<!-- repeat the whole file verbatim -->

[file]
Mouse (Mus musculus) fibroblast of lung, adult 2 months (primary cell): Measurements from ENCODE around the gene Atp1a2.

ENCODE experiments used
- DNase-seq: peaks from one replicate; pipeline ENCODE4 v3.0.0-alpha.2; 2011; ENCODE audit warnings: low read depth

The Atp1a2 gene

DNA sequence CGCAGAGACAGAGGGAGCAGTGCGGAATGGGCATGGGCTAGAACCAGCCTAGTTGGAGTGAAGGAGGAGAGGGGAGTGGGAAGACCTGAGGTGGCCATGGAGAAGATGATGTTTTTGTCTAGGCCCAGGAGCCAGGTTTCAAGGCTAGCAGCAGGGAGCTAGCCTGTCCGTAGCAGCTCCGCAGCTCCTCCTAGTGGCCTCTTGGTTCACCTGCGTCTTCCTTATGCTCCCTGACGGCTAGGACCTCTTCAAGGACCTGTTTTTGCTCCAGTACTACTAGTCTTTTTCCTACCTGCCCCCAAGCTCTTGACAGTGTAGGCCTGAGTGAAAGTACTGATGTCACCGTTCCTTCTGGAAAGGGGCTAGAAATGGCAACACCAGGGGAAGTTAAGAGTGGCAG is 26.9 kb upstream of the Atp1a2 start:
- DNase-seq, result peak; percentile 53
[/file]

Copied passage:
Mouse (Mus musculus) fibroblast of lung, adult 2 months (primary cell): Measurements from ENCODE around the gene Atp1a2.

ENCODE experiments used
- DNase-seq: peaks from one replicate; pipeline ENCODE4 v3.0.0-alpha.2; 2011; ENCODE audit warnings: low read depth

The Atp1a2 gene

DNA sequence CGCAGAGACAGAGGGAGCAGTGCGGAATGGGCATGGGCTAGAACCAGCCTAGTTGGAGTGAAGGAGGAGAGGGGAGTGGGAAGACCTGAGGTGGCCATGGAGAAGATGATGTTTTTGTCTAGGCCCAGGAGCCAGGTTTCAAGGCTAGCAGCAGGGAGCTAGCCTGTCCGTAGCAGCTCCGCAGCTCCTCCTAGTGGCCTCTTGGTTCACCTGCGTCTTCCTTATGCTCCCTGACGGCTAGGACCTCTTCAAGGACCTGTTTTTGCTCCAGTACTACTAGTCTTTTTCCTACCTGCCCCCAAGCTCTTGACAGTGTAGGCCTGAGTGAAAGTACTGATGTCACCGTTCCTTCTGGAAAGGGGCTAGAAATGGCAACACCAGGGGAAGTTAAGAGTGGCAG is 26.9 kb upstream of the Atp1a2 start:
- DNase-seq, result peak; percentile 53